Civil aircraft case-study

Digital Servoactuators for structural stress testing

Digital servoactuators are the electrohydraulic solution for the working life prediction of any critical part in avionics, automotive, railway and marine sector. A reliable support in safety qualification.

Wing structural stress test.

Avionics, automotive, railway and marine are some of typical industries subject to more and more severe safety standards according to domestic and international legislation. In these sectors the prediction of reliability and service life is the daily challenge of engineering teams just looking for the most advanced stress-analysis technique to secure the appropriate safety target and to avoid possible catastrophic failures.

Every part and component of the vehicle must be stressed through specific fatigue and endurance tests to simulate all the extreme operating conditions and to identify the potential faults just in the early qualification steps of the design.

Fig. 1 – Digital servoactuator.

The Italian company Atos has expressly designed a new range of high-performances digital servoactuators (fig. 1) targeted to these special applications and developed in strict  cooperation with leading worldwide Oems.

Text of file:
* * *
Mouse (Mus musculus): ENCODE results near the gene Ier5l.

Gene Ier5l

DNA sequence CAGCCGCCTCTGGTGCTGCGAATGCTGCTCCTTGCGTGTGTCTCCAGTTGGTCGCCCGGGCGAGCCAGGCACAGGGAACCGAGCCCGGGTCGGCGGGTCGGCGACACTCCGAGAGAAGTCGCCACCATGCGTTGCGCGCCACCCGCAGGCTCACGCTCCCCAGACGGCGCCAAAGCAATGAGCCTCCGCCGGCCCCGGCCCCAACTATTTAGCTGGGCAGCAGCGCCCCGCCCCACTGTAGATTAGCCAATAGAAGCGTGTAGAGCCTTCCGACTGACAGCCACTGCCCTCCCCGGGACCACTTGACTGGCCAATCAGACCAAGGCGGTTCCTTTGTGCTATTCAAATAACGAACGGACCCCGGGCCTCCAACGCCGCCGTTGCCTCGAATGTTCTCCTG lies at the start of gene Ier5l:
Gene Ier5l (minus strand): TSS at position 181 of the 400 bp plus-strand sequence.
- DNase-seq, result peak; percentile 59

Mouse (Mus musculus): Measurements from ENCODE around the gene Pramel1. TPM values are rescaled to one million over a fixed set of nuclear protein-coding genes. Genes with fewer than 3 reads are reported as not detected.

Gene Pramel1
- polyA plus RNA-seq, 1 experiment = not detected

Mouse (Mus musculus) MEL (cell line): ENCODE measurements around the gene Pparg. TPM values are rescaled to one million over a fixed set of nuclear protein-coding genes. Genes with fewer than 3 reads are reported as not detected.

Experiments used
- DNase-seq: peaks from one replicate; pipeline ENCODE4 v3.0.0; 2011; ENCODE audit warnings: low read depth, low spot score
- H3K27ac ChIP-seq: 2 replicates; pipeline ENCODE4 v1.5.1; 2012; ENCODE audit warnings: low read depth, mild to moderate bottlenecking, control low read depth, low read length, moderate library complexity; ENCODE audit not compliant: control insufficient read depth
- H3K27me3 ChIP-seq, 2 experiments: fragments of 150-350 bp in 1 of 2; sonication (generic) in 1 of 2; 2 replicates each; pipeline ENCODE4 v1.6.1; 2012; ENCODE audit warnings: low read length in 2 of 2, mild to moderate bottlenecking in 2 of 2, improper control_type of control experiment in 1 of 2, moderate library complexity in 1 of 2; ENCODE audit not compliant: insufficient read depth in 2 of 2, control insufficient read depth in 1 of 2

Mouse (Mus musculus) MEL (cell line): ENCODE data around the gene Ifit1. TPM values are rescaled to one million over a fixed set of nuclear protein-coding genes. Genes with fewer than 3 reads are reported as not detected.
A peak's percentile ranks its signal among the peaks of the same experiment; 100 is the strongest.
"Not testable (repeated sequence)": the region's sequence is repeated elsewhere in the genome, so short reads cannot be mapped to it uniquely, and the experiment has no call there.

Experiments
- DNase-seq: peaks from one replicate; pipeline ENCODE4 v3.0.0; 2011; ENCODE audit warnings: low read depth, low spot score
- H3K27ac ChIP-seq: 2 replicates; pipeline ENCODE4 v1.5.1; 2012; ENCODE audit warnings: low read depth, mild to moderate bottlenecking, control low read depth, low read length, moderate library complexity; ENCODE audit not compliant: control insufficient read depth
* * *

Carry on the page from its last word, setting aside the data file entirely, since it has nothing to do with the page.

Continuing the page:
The digital servoactuator consists of a low friction cylinder with integral position and force transducers and a servoproportional valve with on board digital controller.

The integration of the digital electrohydraulic controller (fig. 2) makes the new servoactuator a smart and compact motion unit capable to carry out “standing-alone” motion cycles with combined position, speed and force closed loops, realized thanks to the feedback from the relevant on-board transducers.

The available fieldbus interfaces (CANOpen or PROFIBUS DP ) allow a quick data transmission to the system’s electronic central unit for easy motion control, enhanced diagnostic and maintenance capabilities.

Fig. 2 – Digital integral controller.

Civil aircraft case-study

Civil aircrafts are liable to specific stress tests mirrored on the resistance of the composite material of the wings and on the “center wing box” where the wings join the fuselage transferring the load.

Multiple digital servoactuators are positioned along the wing  to bend and stress both frame and skin panels up to the maximum load the wing is expected to bear in service for checking possible material delamination and structural flaw.

The integral digital controller allows to program synchronous time-dependent force profiles and to select multiple operating strokes on each servoactuator according to the variable wing shape and cross-sections thanks to a specific and powerful algorithm.

In addition redundant load cells and safety hydraulic circuit fit the servoactuator to protect the wing in case of emergency during the trial.